The great Indian heat wave – the making of a new natural disaster

India, a nation that has contributed little to global warming, is bearing the full brunt of climate change. Over the past few months, India has melted under rising temperatures, and experts say this is just the beginning. After battling calamitous cyclones like the Amphan, relentless flooding in the south and deadly landslides, northern India is now facing a deadly heatwave. The headlines are all about climate change as extreme weather calamities become more frequent, intense and widespread around the world rather than rare events like they once were.

Situation on the ground

While heat waves in India are usual during the summer months of May and June, the sun beat down early this year with March recording the highest average maximum temperatures on record for the past 122 years. The mercury rose steadily through April, recording average highs of 35.3 degrees (95 F), with the nation’s capital New Delhi hitting record highs of 49 degrees (May 16). While the northern states of Delhi, Uttar Pradesh, Haryana and Rajasthan are the worst affected, others like Madhya Pradesh, Maharashtra, Odisha, Bihar and Jharkhand have consistently recorded skyrocketing temperatures.

The summer of 2022 has caused immense losses in the social, economic and ecological spheres of India. The heat wave caused the start of the third hottest April on record, ushering in a new reality in which intense heat waves are 30 times more likely to occur in India due to climate change. In this rapidly changing era, it is imperative to understand and study these extreme weather events, to be prepared, to form predictable patterns and to develop strategies to combat them and mitigate their effects.

In addition to the increased carbon footprint, India’s heat waves have been largely attributed to atmospheric factors: rising surface temperatures in the Indian Ocean, lack of periodic rainfall and weakening of the influence of western disturbances, usual at this time of year. Lack of pre-monsoon activity and high pressures in the west, which cause hot, dry weather in summer by compressing winds around high pressure systems, further intensified extreme weather. The World Meteorological Organization (WMO) has described the timing, intensity and frequency of these heat waves as a role of climate change. This matches the predictions of the 2021 IPCC report of impending heat extremes and long, intense and frequent heat waves, unless drastic measures are taken collectively to reduce greenhouse gas emissions.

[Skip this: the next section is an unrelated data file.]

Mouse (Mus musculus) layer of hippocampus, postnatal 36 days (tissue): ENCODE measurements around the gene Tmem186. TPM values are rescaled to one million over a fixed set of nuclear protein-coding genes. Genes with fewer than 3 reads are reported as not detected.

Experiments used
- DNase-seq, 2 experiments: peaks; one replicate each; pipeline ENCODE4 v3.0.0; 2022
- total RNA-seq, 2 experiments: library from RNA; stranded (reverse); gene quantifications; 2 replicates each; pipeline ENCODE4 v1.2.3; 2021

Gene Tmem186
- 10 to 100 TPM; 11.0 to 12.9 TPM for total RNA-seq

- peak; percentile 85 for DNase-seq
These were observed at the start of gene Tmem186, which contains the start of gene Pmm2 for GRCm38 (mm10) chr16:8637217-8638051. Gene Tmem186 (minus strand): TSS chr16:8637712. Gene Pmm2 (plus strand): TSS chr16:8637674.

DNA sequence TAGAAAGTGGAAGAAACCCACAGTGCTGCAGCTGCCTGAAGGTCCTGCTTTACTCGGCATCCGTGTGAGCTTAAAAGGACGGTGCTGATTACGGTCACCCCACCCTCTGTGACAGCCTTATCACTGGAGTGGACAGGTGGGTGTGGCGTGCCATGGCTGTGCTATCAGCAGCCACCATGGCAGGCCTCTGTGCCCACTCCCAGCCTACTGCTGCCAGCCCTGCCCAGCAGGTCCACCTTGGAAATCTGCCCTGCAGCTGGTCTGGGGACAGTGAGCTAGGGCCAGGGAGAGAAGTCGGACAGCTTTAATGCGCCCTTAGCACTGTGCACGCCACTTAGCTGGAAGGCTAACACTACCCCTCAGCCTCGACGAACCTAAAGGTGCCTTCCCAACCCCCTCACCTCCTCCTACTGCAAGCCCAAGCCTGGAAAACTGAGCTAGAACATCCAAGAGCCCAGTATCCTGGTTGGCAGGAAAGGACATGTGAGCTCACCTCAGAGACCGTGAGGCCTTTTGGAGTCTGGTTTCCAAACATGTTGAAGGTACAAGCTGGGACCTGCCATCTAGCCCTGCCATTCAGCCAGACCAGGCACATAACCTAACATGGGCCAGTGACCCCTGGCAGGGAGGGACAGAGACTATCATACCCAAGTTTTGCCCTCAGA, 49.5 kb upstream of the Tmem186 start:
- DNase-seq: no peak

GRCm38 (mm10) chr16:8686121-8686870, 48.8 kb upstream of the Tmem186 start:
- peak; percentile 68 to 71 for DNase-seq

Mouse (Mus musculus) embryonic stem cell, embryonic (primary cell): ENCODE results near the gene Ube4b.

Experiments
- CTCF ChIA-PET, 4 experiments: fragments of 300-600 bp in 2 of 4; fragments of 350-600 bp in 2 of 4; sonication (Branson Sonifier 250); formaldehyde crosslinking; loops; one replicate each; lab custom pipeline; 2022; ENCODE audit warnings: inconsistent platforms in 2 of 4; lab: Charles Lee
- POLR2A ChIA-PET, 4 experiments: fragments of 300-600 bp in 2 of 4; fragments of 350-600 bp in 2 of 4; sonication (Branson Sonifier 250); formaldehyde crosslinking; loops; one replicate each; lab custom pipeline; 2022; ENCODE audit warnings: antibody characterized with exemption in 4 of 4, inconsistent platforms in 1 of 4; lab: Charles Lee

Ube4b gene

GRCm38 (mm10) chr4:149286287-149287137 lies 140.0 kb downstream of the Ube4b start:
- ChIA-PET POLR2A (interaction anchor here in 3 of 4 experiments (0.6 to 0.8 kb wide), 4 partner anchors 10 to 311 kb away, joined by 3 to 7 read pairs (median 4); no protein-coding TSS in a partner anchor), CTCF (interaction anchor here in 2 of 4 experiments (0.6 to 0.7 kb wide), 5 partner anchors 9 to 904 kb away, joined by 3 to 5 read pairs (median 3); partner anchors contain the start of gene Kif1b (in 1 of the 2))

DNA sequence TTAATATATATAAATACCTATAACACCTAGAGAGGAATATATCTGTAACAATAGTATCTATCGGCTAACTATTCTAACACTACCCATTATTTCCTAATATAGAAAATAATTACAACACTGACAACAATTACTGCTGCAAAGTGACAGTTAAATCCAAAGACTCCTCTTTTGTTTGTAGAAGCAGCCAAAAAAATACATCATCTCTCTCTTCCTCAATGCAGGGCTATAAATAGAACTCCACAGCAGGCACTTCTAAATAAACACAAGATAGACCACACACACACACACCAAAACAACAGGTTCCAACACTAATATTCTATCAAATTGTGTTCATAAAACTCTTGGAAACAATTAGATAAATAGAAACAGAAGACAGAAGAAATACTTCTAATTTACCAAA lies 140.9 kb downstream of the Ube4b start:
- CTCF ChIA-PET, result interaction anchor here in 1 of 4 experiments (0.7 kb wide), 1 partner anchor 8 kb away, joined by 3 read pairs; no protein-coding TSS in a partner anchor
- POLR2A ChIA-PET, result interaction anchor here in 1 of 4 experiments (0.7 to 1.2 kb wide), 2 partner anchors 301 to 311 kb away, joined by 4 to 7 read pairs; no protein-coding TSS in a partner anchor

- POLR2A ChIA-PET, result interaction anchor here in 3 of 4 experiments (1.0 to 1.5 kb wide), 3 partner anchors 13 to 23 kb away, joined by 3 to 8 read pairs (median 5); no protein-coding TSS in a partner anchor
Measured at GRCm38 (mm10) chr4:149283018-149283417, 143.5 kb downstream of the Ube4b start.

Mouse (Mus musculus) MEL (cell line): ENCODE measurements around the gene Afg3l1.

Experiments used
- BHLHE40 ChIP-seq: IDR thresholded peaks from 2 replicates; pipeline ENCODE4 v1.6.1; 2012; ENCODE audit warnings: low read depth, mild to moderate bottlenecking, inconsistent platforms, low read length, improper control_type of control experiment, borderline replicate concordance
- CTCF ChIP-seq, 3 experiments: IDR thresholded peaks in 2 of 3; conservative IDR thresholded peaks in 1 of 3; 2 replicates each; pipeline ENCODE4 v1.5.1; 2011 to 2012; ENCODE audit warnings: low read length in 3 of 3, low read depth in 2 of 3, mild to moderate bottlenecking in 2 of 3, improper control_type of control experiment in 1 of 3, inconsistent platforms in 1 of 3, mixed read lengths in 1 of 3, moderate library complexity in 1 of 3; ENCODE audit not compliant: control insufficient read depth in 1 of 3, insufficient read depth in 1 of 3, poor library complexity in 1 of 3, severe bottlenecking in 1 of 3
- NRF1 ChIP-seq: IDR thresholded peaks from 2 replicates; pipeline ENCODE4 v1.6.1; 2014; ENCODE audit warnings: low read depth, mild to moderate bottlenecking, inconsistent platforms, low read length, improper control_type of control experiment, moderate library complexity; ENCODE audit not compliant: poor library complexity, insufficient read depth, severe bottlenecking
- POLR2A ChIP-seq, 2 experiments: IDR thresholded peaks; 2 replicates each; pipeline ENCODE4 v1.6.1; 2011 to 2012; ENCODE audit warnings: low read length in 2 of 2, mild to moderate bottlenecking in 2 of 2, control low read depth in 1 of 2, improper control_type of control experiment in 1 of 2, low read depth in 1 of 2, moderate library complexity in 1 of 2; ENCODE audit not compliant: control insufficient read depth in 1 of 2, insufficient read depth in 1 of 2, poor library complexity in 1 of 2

Impact of the heat wave

After floods, heatwaves are the second deadliest calamity in India, having claimed 41,333 lives since 1967. This time the impacts have been deeply felt through adverse changes in agricultural, public and animal health. Of the densely populated 1.3 billion people, only 12% have access to air conditioning. Millions of the working class comprising vendors, construction workers and farmers were the most vulnerable to fatal heatstroke and prolonged heat-induced stress.

According to media reports, the current heatwave has claimed at least 100 lives, with 25 reported in Maharashtra itself, another state record. Additionally, coal shortages have led to power outages, compounding the health effects. Agricultural disaster for wheat yields ensued and there is an estimated 10-35% reduction in crop yields in Haryana, Uttar Pradesh and Punjab.

Ecologically, there is an increased risk of forest fires and drought. These effects pale in comparison to the disastrous economic losses and yet we only scratch the surface of what is yet to come. According to a 2020 article by the McKinsey Global Institute, declining labor productivity and loss of work hours ‘due to increased heat and humidity could take around 2.5 to 4 .5% of GDP at risk by 2023, or about $150-250 billion”.

The reason for these monumental losses is that extreme heat greatly diminishes an individual’s ability to perform outdoor work effectively. Work exposed to heat employs about 75% of the active population (380 million people) and produces about 50% of GDP. The International Labor Organization says that due to extreme temperatures there will be a projected loss of 6% of total working hours, equivalent to the loss of 3.4 crore full-time jobs .


Over the past few years, India has been ravaged by climate change with traces across the subcontinent. Every part of the nation has had to grapple with the veil of global warming, many of which have irreparable consequences. As the days get shorter and the nights get hotter, India must meet the daunting task of meeting 50% of the country’s energy needs from renewable sources by 2030, as promised at COP26.

Government work is cut. Reducing the carbon footprint, planting more trees, creating green buildings instead of concrete infrastructure that traps heat, in addition to effective planning to alleviate hardship for those on the margins, is essential. As tensions mount, the undeniable truth emerges: it’s now or never!

Auvi Mukherjee, winner of the 2021 Queen’s Commonwealth Essay Competition Gold Prize, is a football enthusiast, climate warrior and occasional blogger. Along with a group of school friends, he also runs a website and Instagram account highlighting the impact of climate change